My name is Charles but go by CJ. I was born in Florida, but grew up everywhere else. I am the product of a mother who is dependent on men (although loved us in her own way) and an alcoholic father who took his life in 2007. With parents like this I had every insecurity there was for a kid. I have had eating disorders my whole life (which are better) and it was horrible for me growing up gay. I am the only gay person in my family and had no one to turn to for comfort or information on what I was dealing with.
The biggest issue for me was why I was gay and what exactly it meant to be gay. At 16 I had to overcome being homeless. Luckily I had a friend whose family was kind enough to take me. That turned out bad because as I turned 21 I developed depression from issues I couldn’t bare to deal with. So I started to drink heavily. It was an all day and everyday thing for me. It killed the pain. From then my life started to spiral out of control, for the fact that I just didn’t care anymore. I didn’t want to be gay, I didn’t want to live and desperately wanted to be what was considered to normal.
This effect lead to some serious attempts to take my life. For 4 yrs I tried to drink so bad in hopes that I wouldn’t wake up. Long story short, I am 27 and have been with a great guy for 2 yrs. Even though it does get easier for LGBT persons, without help, resources, or a place or should to turn to it can never get better for someone. I was a lucky gay kid who by chance made it to where I am ALIVE. For as long as I can remember the only person who cared about me was ME. In the back of my mind I always remembered that.
Plus I figured the suicides attempts never worked because GOD didn’t want another of his children to die. I am writing this (short lol) to let anyone who is going through some of these issues that I had to go through know that AS LONG AS THERE IS A BREATH IN MY BODY I WILL ALWAYS GIVE A DAMN ABOUT THEM!!!!
In 1986 my best friend came out to me our senior year in high school. Although I knew for quite a while he was gay I waited for him to tell me himself. During our high school years together he was teased quite frequently, I stuck up for him every time, but of course it was very painful for him. He wanted to be “normal” (no such thing). When he did come out it was very hard on him and his family. He was so worried about disappointing his family, he considered suicide.
This is where my brother came in. My brother Joe was an open homosexual and had told Mike he would be there for him when needed. Thank goodness he was because Mike tried taking his own life, called my brother and my brother got him help right away. He continued to be his mentor until my brother’s untimely death in 1996 at the age of 39. The sad part of my story is that my brother died due to alcoholism.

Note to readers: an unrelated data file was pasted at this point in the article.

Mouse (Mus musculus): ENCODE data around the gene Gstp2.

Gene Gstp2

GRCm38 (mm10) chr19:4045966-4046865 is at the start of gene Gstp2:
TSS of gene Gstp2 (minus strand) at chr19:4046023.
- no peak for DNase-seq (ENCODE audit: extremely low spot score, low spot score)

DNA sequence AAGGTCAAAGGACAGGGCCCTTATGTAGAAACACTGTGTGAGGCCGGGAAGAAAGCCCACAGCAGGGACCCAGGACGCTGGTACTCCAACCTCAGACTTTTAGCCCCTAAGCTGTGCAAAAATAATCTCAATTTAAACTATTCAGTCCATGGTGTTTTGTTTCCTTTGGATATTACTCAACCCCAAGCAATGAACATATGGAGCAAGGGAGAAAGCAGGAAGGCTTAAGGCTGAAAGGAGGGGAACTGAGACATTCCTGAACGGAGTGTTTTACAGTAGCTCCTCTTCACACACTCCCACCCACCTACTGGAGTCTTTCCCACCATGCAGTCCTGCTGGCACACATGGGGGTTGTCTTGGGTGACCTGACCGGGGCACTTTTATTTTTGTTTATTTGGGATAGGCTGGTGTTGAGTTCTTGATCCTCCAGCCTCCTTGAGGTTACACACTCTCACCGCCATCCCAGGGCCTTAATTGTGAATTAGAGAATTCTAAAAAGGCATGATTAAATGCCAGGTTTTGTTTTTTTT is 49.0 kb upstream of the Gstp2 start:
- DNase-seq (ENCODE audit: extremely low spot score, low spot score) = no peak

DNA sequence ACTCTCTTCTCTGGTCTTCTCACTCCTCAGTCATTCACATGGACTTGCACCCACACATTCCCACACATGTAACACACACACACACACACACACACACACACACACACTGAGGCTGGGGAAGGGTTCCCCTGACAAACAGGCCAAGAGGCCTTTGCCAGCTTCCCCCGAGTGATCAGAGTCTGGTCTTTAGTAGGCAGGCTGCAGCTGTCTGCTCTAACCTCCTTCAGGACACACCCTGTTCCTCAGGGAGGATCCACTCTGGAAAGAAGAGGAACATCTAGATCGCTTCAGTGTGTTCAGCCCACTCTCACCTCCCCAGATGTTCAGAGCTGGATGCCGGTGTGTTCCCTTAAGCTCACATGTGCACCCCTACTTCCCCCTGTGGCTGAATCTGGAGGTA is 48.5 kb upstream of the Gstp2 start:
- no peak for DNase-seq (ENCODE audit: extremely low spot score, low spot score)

You would not have known he was an alcoholic, he was a professional business man and did very well for himself. He was in a loving relationship, had 6 siblings that loved him very much as well as supportive parents. Unfortunately he never came to grips with his lifestyle, you would never have known it, he hid it well and was always there for others who needed him. He was my hero and Mike’s hero as well, I just wish he could have seen what others saw in him.
I miss him dearly, but I know he would be so happy that there is so much more awareness out there for homosexual rights. I have 3 children of my own now and my middle daughter who is a sophomore in high school has several gay friends who are openly gay at their school and seem to be doing well. We need to continue our support for equality in our world, love that we have this website! God Bless to you all!!! Susie
When I was a teenager I had a hard time with school. In middle and high school I was bullied sometimes, it got so bad that I thought about killing myself but I could never bring myself to do that.
It would be the most selfish thing I could do and would never want to put my family and friends in pain. Instead of killing myself I use to cut myself off and on to deal with the pain and I never told anyone.
Until I one day I went to church at Living Hope Church. I told one of the pastors and he prayed for me. Since then I have not cut myself at all. My Faith and Trust in God is what has helped through the hard times.
I wanna let the young people know that killing yourself is never the answer. There are people who love and care about me. If you are being bullied I encourage you to seek help from family or friends.
I remember the day I realized I was a homosexual. I was living in Germany at the time, I was brand new to the whole area. I was nine years old at the time, and I had no clue what was wrong with me.
I knew I was always different. I always questioned why I liked playing with Barbies versus Hot Wheels. I always wondered why my voice was higher and more feminine than other boys my age. I always asked myself, what is wrong with me?
Yeah, I was in the fourth grade. You wanna know how I found out? When I saw a man and a women perform sexual deeds on the computer screen. You would think that as a fourth grader I would not have access to that type of material. Think again. My friends were always curious, they were boys of course, and like all other boys, they knew where to find porn on the internet thanks to good ol’ daddy.
What ended up happening was we found a clip where a male and a female were in the process of intercourse. Now, might I add in that no nudity from the waist down was seen. However, everything from the waist up was completely visible. The boys were totally into the breasts of the woman with five cent make-up on, but I was gazing at the lean sculpted body of the man.
Hi, my names Larissa and I’m 21 years old and I’m straight. I have a lot of gay and bi friends, but I never truly knew some of what they had to go through. Not until I read some of the peoples stories on this site.
Just a few months ago, I lost a gay friend to suicide because his family didn’t want him around because of his sexual orientation. How can some families not love their children for who they are? That’s the biggest question I have.
I hope that all my friends agree with me and help me raise awareness to the problems that are happening to the GLBT community. I hope that one day straights will learn to accept people for who they are not for what they look like or their sexual orientation.
I’m Larissa and I GIVE A DAMN!!!!
About a year ago, when I was around the age of 13, I got my first girlfriend. Scared people would find out, we kept it to ourselves, not really getting to talk in school or hang out. Well one afternoon, one of the girls I liked on the bus got mad at me and told all the 8th graders I was in love with her. I was sitting towards the front of the bus and had my head phones in so I couldn’t hear what they were yelling till one of the younger kids tapped me on the shoulder.